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Social vs. language role: Researchers question function of two brain areas

Social vs. language role: Researchers question function of two brain areas
Social meaning drives sentence effects in the left vTPJ and lATL (Experiment 1). a, Sample materials for each critical experimental condition. For each trial, the stimuli were six words of either high or no socialness. The words formed two short sentences or an unconnected word list. The slashes indicate the word boundaries. Note that although the two sample word lists provided in the figure are both noun lists, one third of the word-list stimuli were verb lists. b, The trial structure of the task. In each trial, the participants saw the stimuli word by word and then performed a word recognition task. The experiment used a block design, with each block consisting of four trials of the same condition. c, The whole-brain results (for the full results, see Supplementary Table 1). An interaction between social-semantic and sentence effects was found in the left vTPJ and lATL. The left vTPJ and lATL showed stronger activation to sentences than to word lists in the high-socialness conditions (HSS versus HSWL) but not in the non-social conditions (NSS versus NSWL). d, The ROI results (sample size, n = 20; for the results of classical parametric tests, see Supplementary Tables 3 and 4). The two plots on the left show the results in the target ROIs defined on the basis of a meta-analysis for the contrast between sentences and word lists27. The two plots on the right show the results in the target ROIs defined on the basis of the contrast between sentences and word lists on half of the individual data. The bars show the mean residuals of the β values with the IES being regressed out, the error bars show the standard errors, and each point shows the data of a participant. The BF10 values represent the ratios of the likelihood of the data under the alternative hypothesis compared to the null hypothesis. The brain maps below the bar graphs show the locations of the literature-based ROIs and the group-constrained masks for individual ROIs. All target ROIs show a strong sentence effect in high-socialness conditions, no sentence effect in non-social conditions, and an interaction between social-semantic and sentence effects. Credit: Nature Human Behaviour (2023). DOI: 10.1038/s41562-023-01704-8

A research team led by Prof. Lin Nan from the Institute of Psychology of the Chinese Academy of Sciences found that during sentence processing, the neural activity of two canonical language areas—the left ventral temporoparietal junction (vTPJ) and the lateral anterior temporal lobe (lATL)—is associated with social-semantic working memory rather than language processing per se.

The study was published in Nature Human Behaviour.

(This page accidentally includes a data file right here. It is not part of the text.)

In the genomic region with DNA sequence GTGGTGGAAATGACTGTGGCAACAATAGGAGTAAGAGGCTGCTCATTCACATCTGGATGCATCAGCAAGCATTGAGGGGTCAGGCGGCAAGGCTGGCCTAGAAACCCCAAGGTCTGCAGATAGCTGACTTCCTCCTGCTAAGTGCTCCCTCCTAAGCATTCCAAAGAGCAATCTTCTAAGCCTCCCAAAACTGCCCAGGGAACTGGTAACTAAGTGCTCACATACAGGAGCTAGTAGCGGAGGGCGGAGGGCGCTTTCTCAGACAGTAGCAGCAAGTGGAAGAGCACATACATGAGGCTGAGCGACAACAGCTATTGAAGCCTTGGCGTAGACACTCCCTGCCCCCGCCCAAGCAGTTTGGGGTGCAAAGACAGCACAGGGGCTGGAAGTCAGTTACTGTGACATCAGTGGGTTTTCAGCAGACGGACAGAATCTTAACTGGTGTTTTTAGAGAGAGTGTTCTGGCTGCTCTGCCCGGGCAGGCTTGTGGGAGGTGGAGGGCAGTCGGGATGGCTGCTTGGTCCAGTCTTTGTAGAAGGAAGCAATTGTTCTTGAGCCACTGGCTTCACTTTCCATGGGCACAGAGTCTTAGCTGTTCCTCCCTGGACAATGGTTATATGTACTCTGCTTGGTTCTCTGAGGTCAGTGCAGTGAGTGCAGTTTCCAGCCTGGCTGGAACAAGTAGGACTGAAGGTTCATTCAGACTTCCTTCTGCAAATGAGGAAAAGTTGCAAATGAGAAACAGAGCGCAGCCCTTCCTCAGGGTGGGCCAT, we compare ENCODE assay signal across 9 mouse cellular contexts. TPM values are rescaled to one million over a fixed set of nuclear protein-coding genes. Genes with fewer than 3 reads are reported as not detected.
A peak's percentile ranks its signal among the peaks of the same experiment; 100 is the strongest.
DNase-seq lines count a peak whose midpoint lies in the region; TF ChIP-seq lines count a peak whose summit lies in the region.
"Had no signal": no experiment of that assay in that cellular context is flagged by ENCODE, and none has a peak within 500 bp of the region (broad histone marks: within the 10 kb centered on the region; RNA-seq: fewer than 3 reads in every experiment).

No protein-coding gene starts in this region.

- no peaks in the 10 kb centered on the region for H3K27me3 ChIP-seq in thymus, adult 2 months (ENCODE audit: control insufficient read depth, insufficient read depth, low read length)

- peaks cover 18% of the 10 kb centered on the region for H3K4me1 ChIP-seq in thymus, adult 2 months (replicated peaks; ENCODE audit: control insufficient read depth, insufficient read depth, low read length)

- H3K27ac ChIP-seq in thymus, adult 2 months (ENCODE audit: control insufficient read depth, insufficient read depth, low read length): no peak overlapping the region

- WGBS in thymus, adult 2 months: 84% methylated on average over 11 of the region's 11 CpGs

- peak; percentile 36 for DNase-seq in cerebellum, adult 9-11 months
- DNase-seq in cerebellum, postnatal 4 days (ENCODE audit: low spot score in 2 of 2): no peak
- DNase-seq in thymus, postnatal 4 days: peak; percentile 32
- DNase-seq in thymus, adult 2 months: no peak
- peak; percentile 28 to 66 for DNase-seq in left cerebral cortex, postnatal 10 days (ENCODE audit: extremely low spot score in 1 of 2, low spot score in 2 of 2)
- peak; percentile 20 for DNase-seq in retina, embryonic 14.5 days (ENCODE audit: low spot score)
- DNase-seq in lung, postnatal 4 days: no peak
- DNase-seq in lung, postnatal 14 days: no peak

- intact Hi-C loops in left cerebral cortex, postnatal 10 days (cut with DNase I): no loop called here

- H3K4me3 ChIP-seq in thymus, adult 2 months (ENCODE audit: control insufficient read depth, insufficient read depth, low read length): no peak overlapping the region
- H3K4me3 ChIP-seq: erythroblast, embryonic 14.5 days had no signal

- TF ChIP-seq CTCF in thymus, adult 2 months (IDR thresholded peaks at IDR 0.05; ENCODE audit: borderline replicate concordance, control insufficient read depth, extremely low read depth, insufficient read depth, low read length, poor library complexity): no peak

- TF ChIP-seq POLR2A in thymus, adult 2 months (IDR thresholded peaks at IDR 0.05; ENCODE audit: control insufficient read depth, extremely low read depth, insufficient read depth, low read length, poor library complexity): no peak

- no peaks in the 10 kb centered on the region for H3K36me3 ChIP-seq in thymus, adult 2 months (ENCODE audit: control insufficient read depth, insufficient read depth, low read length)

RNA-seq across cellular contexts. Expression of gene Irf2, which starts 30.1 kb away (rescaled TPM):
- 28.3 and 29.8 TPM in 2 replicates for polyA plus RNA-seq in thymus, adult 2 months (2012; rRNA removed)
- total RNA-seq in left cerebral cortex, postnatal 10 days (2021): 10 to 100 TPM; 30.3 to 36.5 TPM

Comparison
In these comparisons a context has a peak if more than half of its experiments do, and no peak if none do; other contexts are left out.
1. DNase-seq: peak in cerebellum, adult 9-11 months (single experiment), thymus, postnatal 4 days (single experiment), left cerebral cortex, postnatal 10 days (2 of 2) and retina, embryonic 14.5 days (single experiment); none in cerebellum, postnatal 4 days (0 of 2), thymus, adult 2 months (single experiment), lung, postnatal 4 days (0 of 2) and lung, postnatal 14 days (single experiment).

Language and are two deeply interrelated abilities of the human species, but have traditionally been studied as two separate domains. Both sentence processing and social tasks can evoke in the left vTPJ and lATL, suggesting that the function of these regions may link language comprehension with social cognition.

However, previous studies have attributed the activity of these regions in language tasks to general semantic and/or syntactic processing, whereas their activity in social tasks is attributed to social concept activation.

In this study, the researchers tested a novel hypothesis that the activity of the left vTPJ and lATL in language and social tasks are both due to a common cognitive component—i.e., social-semantic working memory.

Using fMRI experiments, they validated that these regions were sensitive to sentences only if the sentences conveyed social meaning. In addition, these regions showed persistent social-semantic-selective activity after the linguistic stimuli disappeared and were sensitive to the sociality of nonlinguistic stimuli. Furthermore, these regions were more tightly connected to the social-semantic-processing areas than to the sentence-processing areas.

The results indicate that the left vTPJ and lATL are not specific to and contribute to language comprehension through social-semantic working memory.

"Since the 1990s, it has been consistently observed that the left vTPJ and lATL are sensitive to processing. Therefore, our findings were quite surprising," said Prof. Lin, corresponding author of the study.

These findings are likely to force a major reconsideration of the functional organization of the cortical network, and they also make an important new contribution to the field of social neuroscience, according to a reviewer for Nature Human Behaviour.

More information: Zhang, G. et al, A social-semantic working-memory account for two canonical language areas, Nature Human Behaviour (2023). DOI: 10.1038/s41562-023-01704-8.

Journal information: Nature Human Behaviour

Citation: Social vs. language role: Researchers question function of two brain areas (2023, September 21) retrieved 2 December 2023 from
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